Israel has announced that it will move ahead with the construction of approximately 1,500 housing units in settlements in the West Bank and Jerusalem. In addition, it will proceed with the planning of 1,800 more units.
All of the construction will take place in areas Israel insists it will retain in any future deal with the Palestinians. In addition, as I understand it, the latest construction bids would have been issued along with the fourth release of Palestinian prisoners in late March, had that release occurred.
Israel’s housing minister, Uri Ariel, stated that the new constructive is “an appropriate Zionist response to the establishment of the Palestinian terror government.” The mainstream media, for example the New York Times, interprets this to mean that Israel is “retaliating” against the PA for joining together with Hamas to form a new government.
That’s one way of looking at it. But we should consider the broader context. Israel, which badly needs additional housing, has wanted to proceed with new construction in its settlements for years. It has foregone such construction, under pressure from the U.S., in the hope of reaching a viable peace agreement with the PA.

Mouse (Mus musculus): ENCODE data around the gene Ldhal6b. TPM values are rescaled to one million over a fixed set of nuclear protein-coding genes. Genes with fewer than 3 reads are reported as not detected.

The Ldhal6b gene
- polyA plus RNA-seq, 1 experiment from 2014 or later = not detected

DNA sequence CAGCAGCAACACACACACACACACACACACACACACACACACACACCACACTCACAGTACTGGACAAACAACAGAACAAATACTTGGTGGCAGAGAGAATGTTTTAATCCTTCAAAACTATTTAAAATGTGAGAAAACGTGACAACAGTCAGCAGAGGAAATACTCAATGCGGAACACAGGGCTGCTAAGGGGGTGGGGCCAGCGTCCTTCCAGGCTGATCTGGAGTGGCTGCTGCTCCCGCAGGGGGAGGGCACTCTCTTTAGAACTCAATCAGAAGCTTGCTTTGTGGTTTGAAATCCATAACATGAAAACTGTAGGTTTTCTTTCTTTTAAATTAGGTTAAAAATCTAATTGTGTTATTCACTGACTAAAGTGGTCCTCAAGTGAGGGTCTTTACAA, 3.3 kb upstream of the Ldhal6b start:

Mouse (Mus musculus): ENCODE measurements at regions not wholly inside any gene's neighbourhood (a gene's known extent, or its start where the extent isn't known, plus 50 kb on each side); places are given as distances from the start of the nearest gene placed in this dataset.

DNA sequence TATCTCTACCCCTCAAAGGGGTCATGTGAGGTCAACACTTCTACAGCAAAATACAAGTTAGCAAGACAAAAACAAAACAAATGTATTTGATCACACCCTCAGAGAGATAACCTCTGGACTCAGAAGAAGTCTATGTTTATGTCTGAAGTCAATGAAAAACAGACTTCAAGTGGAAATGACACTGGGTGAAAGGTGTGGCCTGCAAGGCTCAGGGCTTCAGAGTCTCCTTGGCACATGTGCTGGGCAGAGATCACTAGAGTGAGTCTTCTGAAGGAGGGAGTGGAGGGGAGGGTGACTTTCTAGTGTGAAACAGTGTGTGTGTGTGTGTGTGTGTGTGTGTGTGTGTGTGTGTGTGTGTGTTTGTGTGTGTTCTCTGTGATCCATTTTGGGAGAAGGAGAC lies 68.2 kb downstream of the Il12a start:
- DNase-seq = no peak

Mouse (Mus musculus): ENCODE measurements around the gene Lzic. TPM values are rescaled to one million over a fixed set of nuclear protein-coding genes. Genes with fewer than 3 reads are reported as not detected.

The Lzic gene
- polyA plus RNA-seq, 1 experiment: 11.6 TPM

No such agreement has been reached. And now, Fatah has joined in a unity government with Hamas, an organization openly committed to destroying the state of Israel.
Under these circumstances, it makes no sense to forego the construction of needed housing units in the hope of reaching a peace agreement. Israel never had any other reason not to build.
The United States has chosen to do business with the new Palestinian government. We will not cut our aid to the Palestinians, and we will not give up on the “peace process,” as dead as that arguably mythical creature now seems. The Palestinians provided the U.S. with the fig leaf we needed by not naming any Hamas members to the new cabinet.
One can argue that the continuation of aid is in America’s interest (though I’m not taking that position here). One can even argue that it is in Israel’s. If the flow of aid prevents the West Bank and Gaza from falling into utter chaos, Israel will probably benefit.
But Israel’s response must be dictated by Israel’s interests. And Israel has no interest that I can discern in either (1) continuing fruitless peace negotiations now that its “peace partner” has joined with Hamas or (2) refraining from needed housing construction in the hope of making progress in said negotiations.
In any case, it is clearer than ever that President Obama’s policy in the region has failed. Obama couldn’t dissuade the PA from the various steps — going before the international community, forming a government with Hamas, etc. — that alienated Israel from the “peace process.” As a result, Israel will engage in construction that Obama has begged it for years not to undertake.
Obama was unable to influence the PA because it understood that Obama would attach no adverse consequences to its intransigence. Obama’s willingness to deal with the new Hamas-Fatah government is but the latest confirmation of that understanding.